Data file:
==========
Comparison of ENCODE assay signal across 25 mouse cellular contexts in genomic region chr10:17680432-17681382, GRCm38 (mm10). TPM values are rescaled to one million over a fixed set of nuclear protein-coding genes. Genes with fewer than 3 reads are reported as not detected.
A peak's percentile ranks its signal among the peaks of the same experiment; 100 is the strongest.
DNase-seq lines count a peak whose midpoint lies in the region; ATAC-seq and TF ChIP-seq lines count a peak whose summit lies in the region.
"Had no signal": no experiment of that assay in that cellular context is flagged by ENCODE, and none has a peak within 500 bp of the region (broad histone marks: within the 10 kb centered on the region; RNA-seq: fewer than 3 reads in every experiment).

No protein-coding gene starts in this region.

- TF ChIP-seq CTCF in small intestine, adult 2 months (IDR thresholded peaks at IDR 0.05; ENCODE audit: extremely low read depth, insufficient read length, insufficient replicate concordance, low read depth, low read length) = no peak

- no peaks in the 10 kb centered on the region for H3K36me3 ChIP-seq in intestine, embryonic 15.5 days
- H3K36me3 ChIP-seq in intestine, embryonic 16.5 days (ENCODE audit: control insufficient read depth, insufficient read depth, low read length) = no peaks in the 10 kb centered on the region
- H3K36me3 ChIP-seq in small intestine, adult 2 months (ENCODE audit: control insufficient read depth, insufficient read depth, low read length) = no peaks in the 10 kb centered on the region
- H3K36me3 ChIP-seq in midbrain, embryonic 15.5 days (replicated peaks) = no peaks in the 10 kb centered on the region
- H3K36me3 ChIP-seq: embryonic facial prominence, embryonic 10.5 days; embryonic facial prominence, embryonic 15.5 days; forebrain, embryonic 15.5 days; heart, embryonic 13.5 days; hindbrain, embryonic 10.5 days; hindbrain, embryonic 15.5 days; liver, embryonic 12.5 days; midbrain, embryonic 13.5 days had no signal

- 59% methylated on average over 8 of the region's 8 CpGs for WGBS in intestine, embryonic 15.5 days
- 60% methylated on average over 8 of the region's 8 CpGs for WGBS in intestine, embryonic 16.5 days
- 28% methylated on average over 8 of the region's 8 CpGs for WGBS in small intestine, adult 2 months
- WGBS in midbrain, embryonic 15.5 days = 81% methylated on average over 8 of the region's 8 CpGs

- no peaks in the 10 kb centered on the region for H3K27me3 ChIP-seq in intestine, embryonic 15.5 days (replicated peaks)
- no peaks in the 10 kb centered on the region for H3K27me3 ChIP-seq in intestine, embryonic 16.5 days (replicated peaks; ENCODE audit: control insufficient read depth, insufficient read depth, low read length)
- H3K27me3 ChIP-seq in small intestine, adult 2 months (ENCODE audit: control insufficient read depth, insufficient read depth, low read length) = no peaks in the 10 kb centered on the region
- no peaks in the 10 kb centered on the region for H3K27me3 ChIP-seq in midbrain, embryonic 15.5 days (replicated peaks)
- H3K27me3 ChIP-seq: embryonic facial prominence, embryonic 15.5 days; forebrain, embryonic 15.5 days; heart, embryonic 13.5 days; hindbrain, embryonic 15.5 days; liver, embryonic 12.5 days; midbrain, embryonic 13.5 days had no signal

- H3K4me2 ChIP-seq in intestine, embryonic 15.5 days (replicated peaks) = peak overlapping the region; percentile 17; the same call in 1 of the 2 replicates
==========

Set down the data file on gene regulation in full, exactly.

Comparison of ENCODE assay signal across 25 mouse cellular contexts in genomic region chr10:17680432-17681382, GRCm38 (mm10). TPM values are rescaled to one million over a fixed set of nuclear protein-coding genes. Genes with fewer than 3 reads are reported as not detected.
A peak's percentile ranks its signal among the peaks of the same experiment; 100 is the strongest.
DNase-seq lines count a peak whose midpoint lies in the region; ATAC-seq and TF ChIP-seq lines count a peak whose summit lies in the region.
"Had no signal": no experiment of that assay in that cellular context is flagged by ENCODE, and none has a peak within 500 bp of the region (broad histone marks: within the 10 kb centered on the region; RNA-seq: fewer than 3 reads in every experiment).

No protein-coding gene starts in this region.

- TF ChIP-seq CTCF in small intestine, adult 2 months (IDR thresholded peaks at IDR 0.05; ENCODE audit: extremely low read depth, insufficient read length, insufficient replicate concordance, low read depth, low read length) = no peak

- no peaks in the 10 kb centered on the region for H3K36me3 ChIP-seq in intestine, embryonic 15.5 days
- H3K36me3 ChIP-seq in intestine, embryonic 16.5 days (ENCODE audit: control insufficient read depth, insufficient read depth, low read length) = no peaks in the 10 kb centered on the region
- H3K36me3 ChIP-seq in small intestine, adult 2 months (ENCODE audit: control insufficient read depth, insufficient read depth, low read length) = no peaks in the 10 kb centered on the region
- H3K36me3 ChIP-seq in midbrain, embryonic 15.5 days (replicated peaks) = no peaks in the 10 kb centered on the region
- H3K36me3 ChIP-seq: embryonic facial prominence, embryonic 10.5 days; embryonic facial prominence, embryonic 15.5 days; forebrain, embryonic 15.5 days; heart, embryonic 13.5 days; hindbrain, embryonic 10.5 days; hindbrain, embryonic 15.5 days; liver, embryonic 12.5 days; midbrain, embryonic 13.5 days had no signal

- 59% methylated on average over 8 of the region's 8 CpGs for WGBS in intestine, embryonic 15.5 days
- 60% methylated on average over 8 of the region's 8 CpGs for WGBS in intestine, embryonic 16.5 days
- 28% methylated on average over 8 of the region's 8 CpGs for WGBS in small intestine, adult 2 months
- WGBS in midbrain, embryonic 15.5 days = 81% methylated on average over 8 of the region's 8 CpGs

- no peaks in the 10 kb centered on the region for H3K27me3 ChIP-seq in intestine, embryonic 15.5 days (replicated peaks)
- no peaks in the 10 kb centered on the region for H3K27me3 ChIP-seq in intestine, embryonic 16.5 days (replicated peaks; ENCODE audit: control insufficient read depth, insufficient read depth, low read length)
- H3K27me3 ChIP-seq in small intestine, adult 2 months (ENCODE audit: control insufficient read depth, insufficient read depth, low read length) = no peaks in the 10 kb centered on the region
- no peaks in the 10 kb centered on the region for H3K27me3 ChIP-seq in midbrain, embryonic 15.5 days (replicated peaks)
- H3K27me3 ChIP-seq: embryonic facial prominence, embryonic 15.5 days; forebrain, embryonic 15.5 days; heart, embryonic 13.5 days; hindbrain, embryonic 15.5 days; liver, embryonic 12.5 days; midbrain, embryonic 13.5 days had no signal

- H3K4me2 ChIP-seq in intestine, embryonic 15.5 days (replicated peaks) = peak overlapping the region; percentile 17; the same call in 1 of the 2 replicates